Disputes among children are inevitable in school. With all the reasons that children can conjure to disagree with each other, it is natural to expect that some of the disagreements would manifest themselves in the school setting, where children spend the majority of their waking hours each week. However, when disagreements extend into purposeful and systematic physical, verbal, or emotional torment, simple childhood disputes transform into bullying.
In a 12/16/13 Education Week article, Mark Walsh recounts the events of a Pennsylvania bullying case where the parents of a student who experienced significant bullying at Blackhawk High School sued the local school district. In the suit, the parents claimed that their daughter was denied her substantive-due-process rights under the 14th Amendment, after the parents withdrew their student from Blackhawk High School in response to a suggestion from school administrators.
Walsh noted that the “perpetrator” of the bullying, who physically assaulted the claimant in this suit, received significant discipline from the school because of her actions. The “perpetrator” was suspended from school. In addition, the “perpetrator” was also charged in juvenile court with assault, making terroristic threats, and harassment. Finally, the “perpetrator” was adjudicated delinquent and ordered to have no contact with the claimant. The “perpetrator” later returned to school and continued her bullying of the claimant in this court case.
At first glance, a casual observer might conclude that the school failed the claimant in this situation. However, in making no comment in its refusal to hear an appeal on this case the US Supreme Court supported the ruling of the lower Federal court as it recognized that “Parents . . . should be able to send their children off to school with some level of comfort that those children will be safe from bullies. Nonetheless, the Constitution does not provide Judicial remedies for every social ill.”
The Federal Appeal Court’s position in this case is the impetus for us as citizens, parents, and educators to reconsider our perspectives on ethical responsibility. The court system is not equipped or even perhaps purposed to handle the overwhelming wave of potential suits that could be brought to bare were it to begin ruling on routine school discipline and bullying cases. That said, without regard to the stated court ruling, the school district has an ethical and social responsibility to keep its students safe. The school district met these responsibilities through its discipline of the described “perpetrator” and by having the local authorities pursue the appropriate charges against the student. The fact that the “perpetrator” returned to school at a later date in time is also a routine matter in the sense that once a student has served his/her discipline they are allowed to return to school unless they have been permanently expelled. Compulsory student attendance laws in most states make this a routine matter of fact as well.
As parents, many of us might chafe at the idea of our child’s bully returning to school. Here again, we have an opportunity to examine the ethical and social responsibilities of all involved in a matter like this. First, the bully still has a right to an education. The school district is providing that. More directly though, children make mistakes, it’s a part of growing into adulthood. That said, the parents of the “perpetrator” have an ethical responsibility to help the child understand her mistakes and to consistently make better choices in the future. Also, if counseling is needed, the parents have an ethical responsibility there.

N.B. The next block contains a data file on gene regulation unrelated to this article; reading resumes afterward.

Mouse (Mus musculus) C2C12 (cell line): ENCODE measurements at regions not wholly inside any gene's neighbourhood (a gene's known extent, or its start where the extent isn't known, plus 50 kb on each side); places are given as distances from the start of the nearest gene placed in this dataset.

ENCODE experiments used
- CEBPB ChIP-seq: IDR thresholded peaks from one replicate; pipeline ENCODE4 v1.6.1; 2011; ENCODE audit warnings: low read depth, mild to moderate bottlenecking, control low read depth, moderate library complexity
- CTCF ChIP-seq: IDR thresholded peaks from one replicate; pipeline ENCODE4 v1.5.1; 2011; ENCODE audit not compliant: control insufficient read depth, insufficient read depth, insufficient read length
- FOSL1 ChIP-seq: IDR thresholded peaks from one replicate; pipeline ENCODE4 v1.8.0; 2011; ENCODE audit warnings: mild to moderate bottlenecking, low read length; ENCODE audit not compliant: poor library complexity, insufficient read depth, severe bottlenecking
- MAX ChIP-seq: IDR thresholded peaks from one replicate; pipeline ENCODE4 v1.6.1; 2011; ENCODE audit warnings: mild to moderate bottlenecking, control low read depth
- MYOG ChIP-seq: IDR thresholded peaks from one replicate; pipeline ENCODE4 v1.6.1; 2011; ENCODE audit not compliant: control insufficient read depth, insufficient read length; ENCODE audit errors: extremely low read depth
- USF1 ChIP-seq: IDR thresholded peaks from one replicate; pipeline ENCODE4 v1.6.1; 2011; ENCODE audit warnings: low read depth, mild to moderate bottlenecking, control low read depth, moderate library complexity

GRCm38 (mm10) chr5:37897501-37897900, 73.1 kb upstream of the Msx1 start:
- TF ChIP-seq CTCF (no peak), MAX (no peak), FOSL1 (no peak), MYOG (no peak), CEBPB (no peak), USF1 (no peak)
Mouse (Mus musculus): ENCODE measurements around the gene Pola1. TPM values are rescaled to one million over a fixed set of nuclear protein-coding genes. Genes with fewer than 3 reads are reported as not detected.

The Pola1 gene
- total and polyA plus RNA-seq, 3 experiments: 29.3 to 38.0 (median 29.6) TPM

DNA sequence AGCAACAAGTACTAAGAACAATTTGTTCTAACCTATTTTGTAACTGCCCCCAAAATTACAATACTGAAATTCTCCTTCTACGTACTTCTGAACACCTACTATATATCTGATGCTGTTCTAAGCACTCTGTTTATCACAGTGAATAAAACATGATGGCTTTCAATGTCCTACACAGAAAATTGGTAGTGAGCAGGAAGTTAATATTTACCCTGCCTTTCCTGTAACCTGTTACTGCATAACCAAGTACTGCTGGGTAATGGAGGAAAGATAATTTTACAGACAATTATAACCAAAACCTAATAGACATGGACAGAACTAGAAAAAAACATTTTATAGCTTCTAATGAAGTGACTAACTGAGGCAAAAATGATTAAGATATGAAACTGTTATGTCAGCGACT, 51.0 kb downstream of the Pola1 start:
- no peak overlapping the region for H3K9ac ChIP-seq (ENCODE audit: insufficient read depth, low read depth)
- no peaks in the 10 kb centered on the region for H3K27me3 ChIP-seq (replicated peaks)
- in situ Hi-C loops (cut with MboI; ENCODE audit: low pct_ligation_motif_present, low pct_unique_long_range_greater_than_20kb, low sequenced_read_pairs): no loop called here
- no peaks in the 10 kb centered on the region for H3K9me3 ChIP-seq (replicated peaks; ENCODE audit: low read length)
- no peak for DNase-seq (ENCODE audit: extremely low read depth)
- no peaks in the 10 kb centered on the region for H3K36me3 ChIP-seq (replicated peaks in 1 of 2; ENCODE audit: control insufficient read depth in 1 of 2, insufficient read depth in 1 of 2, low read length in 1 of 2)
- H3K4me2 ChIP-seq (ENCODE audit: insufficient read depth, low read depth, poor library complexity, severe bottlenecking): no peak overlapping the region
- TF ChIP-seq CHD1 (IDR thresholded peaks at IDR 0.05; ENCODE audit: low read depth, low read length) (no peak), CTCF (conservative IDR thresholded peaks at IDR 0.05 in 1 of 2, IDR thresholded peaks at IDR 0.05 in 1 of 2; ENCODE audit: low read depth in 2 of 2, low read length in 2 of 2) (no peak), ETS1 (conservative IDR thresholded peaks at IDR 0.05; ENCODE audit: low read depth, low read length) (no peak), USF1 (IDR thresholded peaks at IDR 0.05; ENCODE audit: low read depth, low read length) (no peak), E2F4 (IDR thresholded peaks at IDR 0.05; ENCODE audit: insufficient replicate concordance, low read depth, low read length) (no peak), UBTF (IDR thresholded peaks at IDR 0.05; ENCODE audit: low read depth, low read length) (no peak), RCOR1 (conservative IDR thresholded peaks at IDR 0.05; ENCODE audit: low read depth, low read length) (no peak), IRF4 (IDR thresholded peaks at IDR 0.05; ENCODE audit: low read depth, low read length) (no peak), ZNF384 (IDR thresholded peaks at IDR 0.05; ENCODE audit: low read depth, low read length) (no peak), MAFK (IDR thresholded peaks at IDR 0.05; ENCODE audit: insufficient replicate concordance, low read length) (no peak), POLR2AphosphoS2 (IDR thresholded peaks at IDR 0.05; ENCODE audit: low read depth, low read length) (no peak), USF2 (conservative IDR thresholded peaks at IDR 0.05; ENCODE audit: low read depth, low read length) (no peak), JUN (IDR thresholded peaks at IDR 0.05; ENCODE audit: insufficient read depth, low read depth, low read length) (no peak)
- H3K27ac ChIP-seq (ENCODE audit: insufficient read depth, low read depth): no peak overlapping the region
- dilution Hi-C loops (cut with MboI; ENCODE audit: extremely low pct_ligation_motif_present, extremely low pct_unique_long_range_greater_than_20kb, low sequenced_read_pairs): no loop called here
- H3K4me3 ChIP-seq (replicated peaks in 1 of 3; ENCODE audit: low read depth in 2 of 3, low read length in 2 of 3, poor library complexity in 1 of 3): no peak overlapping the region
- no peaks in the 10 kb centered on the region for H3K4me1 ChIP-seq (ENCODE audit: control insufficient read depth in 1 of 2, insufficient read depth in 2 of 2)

I’m sure many might still think, “What about the complainant and her parents? Where is their remedy in this?” We know the court’s position on the matter and the school district did take action against the “perpetrator.” Beyond this, there are no easy answers. In response, some might say that this case is symbolic of what is wrong with public schools today and they would pull their children out if something like this happened. In fact, the parents in this suit did pull their daughter out of the school based on the recommendation of Blackhawk High School officials.
Acknowledging the changing of schools and the later suit by the parents as an initial outcome in this case as potential commentary on public schools, we must also consider at least three additional points. First, there is no guarantee that any alternative school option will be devoid of issues like bullying that a parent might seek to escape in the public school setting. Second, the recommendation by the school for a different placement for the daughter was possibly made in an effort to remedy the immediate situation by having the parents at least consider other comparable options. Third, incidents just like this give us a chance to reflect on all of our responsibilities to make sure that we are doing our part as individuals to make our communities and our schools great.
In closing, public schools are the vehicle by which the mass portions of the citizens in the United States are educated. To ensure a strong and principled society, it will take all of us working together to inculcate values and overcome the challenges and obstacles that are inherent to the system.
Shawn McCollough President & CEO ABCTE